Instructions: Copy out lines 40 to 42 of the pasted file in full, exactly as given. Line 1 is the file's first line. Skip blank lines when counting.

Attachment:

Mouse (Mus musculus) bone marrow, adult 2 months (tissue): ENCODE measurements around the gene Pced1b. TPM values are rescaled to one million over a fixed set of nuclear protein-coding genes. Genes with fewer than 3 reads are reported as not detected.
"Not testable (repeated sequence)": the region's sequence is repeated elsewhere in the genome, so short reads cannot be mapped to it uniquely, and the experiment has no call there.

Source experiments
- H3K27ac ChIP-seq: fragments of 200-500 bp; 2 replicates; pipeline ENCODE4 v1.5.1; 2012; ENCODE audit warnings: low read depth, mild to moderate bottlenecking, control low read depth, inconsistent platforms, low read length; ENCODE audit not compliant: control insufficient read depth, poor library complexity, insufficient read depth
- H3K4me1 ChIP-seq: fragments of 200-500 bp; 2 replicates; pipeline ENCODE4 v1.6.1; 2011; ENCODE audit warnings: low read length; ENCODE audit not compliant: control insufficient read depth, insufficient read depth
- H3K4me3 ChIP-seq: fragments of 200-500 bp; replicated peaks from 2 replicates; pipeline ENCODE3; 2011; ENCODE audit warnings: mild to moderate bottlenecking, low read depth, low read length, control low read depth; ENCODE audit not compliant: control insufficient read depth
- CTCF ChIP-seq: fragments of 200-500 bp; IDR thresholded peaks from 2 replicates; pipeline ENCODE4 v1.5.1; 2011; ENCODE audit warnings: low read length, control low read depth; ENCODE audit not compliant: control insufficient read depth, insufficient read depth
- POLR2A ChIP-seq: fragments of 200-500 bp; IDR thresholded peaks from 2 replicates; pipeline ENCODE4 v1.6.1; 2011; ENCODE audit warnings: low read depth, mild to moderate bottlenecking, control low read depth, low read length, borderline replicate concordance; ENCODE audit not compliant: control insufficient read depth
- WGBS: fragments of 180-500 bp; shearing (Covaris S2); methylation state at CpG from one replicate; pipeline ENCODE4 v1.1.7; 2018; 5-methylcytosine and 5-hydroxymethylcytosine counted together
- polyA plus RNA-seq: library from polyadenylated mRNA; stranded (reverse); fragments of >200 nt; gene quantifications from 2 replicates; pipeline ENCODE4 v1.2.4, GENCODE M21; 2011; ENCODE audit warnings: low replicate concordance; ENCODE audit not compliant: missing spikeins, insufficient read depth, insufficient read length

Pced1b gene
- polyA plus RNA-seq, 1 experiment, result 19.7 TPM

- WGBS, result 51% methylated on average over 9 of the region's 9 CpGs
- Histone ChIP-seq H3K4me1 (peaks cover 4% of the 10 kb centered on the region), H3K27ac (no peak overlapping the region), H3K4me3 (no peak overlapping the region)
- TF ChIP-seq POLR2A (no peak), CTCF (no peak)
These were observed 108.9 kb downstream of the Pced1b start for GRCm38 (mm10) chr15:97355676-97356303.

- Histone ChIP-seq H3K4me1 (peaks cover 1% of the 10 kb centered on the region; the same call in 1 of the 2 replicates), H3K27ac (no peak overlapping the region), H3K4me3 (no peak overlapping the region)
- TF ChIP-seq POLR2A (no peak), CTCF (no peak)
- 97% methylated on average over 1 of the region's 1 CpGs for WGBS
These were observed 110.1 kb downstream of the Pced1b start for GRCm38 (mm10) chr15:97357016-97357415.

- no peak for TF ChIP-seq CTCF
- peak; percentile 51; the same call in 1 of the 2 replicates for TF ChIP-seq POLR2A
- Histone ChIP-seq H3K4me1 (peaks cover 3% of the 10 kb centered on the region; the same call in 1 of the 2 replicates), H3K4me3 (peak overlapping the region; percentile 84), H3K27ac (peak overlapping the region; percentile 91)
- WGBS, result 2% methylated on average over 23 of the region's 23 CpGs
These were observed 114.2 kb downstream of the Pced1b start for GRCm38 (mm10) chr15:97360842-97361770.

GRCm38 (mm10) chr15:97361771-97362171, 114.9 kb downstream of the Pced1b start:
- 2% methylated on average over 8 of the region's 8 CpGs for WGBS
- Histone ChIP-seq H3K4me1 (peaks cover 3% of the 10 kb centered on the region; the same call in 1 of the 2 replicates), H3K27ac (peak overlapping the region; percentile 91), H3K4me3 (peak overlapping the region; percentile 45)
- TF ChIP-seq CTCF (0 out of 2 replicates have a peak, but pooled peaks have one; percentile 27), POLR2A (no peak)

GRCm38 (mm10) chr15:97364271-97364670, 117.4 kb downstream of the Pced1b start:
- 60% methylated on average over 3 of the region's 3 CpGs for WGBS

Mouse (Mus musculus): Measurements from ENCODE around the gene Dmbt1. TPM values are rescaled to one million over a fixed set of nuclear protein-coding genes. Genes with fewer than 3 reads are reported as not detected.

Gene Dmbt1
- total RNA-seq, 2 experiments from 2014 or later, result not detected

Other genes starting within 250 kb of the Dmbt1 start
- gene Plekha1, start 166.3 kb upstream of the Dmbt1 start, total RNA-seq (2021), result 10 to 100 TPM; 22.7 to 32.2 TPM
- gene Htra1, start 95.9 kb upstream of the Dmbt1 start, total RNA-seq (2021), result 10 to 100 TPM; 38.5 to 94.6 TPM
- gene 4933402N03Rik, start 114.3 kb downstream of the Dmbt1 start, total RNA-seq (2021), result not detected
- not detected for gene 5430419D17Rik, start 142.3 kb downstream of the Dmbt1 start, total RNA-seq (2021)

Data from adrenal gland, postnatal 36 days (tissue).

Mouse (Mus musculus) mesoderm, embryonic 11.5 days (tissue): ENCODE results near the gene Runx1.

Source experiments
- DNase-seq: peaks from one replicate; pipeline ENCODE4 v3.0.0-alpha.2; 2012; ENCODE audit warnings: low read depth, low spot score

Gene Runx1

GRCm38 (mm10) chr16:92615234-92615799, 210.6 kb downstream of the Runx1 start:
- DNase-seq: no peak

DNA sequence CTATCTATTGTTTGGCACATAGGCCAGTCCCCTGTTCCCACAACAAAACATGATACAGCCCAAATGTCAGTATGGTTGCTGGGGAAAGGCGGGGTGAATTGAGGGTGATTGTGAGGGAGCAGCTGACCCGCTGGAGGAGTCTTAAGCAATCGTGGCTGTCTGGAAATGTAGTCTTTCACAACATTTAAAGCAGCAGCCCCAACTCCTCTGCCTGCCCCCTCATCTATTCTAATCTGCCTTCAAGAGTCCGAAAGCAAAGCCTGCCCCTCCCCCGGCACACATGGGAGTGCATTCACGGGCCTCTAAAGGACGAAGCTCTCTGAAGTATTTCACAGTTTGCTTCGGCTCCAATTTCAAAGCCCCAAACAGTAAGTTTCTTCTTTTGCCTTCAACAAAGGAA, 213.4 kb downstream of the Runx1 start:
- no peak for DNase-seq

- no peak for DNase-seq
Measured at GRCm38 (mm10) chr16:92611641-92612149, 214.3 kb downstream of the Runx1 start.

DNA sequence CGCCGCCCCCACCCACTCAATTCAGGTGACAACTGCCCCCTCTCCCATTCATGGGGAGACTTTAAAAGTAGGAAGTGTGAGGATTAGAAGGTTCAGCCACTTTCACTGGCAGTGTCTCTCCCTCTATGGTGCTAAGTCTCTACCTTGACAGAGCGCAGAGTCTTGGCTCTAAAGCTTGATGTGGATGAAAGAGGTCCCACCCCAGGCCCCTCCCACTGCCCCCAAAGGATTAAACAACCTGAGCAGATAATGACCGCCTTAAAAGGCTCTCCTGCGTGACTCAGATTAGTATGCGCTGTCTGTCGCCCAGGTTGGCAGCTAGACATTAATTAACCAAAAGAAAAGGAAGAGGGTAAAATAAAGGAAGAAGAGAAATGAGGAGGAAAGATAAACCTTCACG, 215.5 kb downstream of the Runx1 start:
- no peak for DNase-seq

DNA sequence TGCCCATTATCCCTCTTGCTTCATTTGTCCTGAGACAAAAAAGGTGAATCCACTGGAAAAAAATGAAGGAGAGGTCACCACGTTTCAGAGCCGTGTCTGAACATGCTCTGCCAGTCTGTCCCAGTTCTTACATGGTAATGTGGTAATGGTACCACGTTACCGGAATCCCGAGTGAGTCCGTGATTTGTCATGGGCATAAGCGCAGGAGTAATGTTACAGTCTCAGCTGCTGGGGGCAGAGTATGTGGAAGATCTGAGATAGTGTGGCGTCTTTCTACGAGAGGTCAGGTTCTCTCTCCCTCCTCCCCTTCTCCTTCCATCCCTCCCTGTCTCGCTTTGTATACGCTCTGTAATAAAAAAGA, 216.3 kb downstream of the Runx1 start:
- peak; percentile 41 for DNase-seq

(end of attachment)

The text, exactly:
Data from adrenal gland, postnatal 36 days (tissue).

Mouse (Mus musculus) mesoderm, embryonic 11.5 days (tissue): ENCODE results near the gene Runx1.

Source experiments